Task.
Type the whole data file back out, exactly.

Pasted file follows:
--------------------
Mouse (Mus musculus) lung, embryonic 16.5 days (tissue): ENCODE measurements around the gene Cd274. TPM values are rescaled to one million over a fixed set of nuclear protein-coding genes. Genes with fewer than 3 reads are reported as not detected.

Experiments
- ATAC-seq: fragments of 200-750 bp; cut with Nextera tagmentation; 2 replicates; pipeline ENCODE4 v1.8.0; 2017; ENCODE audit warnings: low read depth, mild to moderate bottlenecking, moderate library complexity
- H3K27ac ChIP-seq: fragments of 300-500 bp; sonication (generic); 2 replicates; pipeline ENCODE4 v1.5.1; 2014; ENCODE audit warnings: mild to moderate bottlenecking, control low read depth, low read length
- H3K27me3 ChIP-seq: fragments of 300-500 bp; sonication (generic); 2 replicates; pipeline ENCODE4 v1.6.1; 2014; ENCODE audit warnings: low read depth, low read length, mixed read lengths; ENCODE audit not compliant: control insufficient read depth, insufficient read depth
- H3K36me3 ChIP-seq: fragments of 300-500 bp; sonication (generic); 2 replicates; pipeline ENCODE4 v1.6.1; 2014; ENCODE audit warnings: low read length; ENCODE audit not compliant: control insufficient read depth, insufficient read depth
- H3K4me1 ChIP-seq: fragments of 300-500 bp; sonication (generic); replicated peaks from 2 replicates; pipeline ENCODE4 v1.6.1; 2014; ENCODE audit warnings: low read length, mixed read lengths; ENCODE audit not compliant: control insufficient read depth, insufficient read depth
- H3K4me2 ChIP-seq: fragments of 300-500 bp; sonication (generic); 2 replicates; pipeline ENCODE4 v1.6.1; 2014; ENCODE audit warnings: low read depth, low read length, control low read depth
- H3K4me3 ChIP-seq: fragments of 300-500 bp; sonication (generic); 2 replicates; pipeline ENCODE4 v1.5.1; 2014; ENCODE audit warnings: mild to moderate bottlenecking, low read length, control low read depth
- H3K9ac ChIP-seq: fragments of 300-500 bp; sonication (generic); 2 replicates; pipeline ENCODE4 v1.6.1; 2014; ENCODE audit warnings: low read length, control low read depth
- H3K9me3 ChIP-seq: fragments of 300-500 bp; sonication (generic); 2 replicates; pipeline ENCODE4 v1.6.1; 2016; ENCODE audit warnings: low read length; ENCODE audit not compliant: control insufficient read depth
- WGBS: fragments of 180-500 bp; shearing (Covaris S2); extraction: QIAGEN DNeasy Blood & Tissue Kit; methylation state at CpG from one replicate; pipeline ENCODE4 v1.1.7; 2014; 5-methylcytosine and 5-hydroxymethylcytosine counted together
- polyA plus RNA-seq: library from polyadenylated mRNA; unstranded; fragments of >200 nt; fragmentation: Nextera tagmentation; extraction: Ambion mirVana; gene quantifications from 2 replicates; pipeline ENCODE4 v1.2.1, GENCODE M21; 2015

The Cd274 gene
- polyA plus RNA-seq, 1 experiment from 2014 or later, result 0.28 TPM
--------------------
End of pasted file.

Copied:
Mouse (Mus musculus) lung, embryonic 16.5 days (tissue): ENCODE measurements around the gene Cd274. TPM values are rescaled to one million over a fixed set of nuclear protein-coding genes. Genes with fewer than 3 reads are reported as not detected.

Experiments
- ATAC-seq: fragments of 200-750 bp; cut with Nextera tagmentation; 2 replicates; pipeline ENCODE4 v1.8.0; 2017; ENCODE audit warnings: low read depth, mild to moderate bottlenecking, moderate library complexity
- H3K27ac ChIP-seq: fragments of 300-500 bp; sonication (generic); 2 replicates; pipeline ENCODE4 v1.5.1; 2014; ENCODE audit warnings: mild to moderate bottlenecking, control low read depth, low read length
- H3K27me3 ChIP-seq: fragments of 300-500 bp; sonication (generic); 2 replicates; pipeline ENCODE4 v1.6.1; 2014; ENCODE audit warnings: low read depth, low read length, mixed read lengths; ENCODE audit not compliant: control insufficient read depth, insufficient read depth
- H3K36me3 ChIP-seq: fragments of 300-500 bp; sonication (generic); 2 replicates; pipeline ENCODE4 v1.6.1; 2014; ENCODE audit warnings: low read length; ENCODE audit not compliant: control insufficient read depth, insufficient read depth
- H3K4me1 ChIP-seq: fragments of 300-500 bp; sonication (generic); replicated peaks from 2 replicates; pipeline ENCODE4 v1.6.1; 2014; ENCODE audit warnings: low read length, mixed read lengths; ENCODE audit not compliant: control insufficient read depth, insufficient read depth
- H3K4me2 ChIP-seq: fragments of 300-500 bp; sonication (generic); 2 replicates; pipeline ENCODE4 v1.6.1; 2014; ENCODE audit warnings: low read depth, low read length, control low read depth
- H3K4me3 ChIP-seq: fragments of 300-500 bp; sonication (generic); 2 replicates; pipeline ENCODE4 v1.5.1; 2014; ENCODE audit warnings: mild to moderate bottlenecking, low read length, control low read depth
- H3K9ac ChIP-seq: fragments of 300-500 bp; sonication (generic); 2 replicates; pipeline ENCODE4 v1.6.1; 2014; ENCODE audit warnings: low read length, control low read depth
- H3K9me3 ChIP-seq: fragments of 300-500 bp; sonication (generic); 2 replicates; pipeline ENCODE4 v1.6.1; 2016; ENCODE audit warnings: low read length; ENCODE audit not compliant: control insufficient read depth
- WGBS: fragments of 180-500 bp; shearing (Covaris S2); extraction: QIAGEN DNeasy Blood & Tissue Kit; methylation state at CpG from one replicate; pipeline ENCODE4 v1.1.7; 2014; 5-methylcytosine and 5-hydroxymethylcytosine counted together
- polyA plus RNA-seq: library from polyadenylated mRNA; unstranded; fragments of >200 nt; fragmentation: Nextera tagmentation; extraction: Ambion mirVana; gene quantifications from 2 replicates; pipeline ENCODE4 v1.2.1, GENCODE M21; 2015

The Cd274 gene
- polyA plus RNA-seq, 1 experiment from 2014 or later, result 0.28 TPM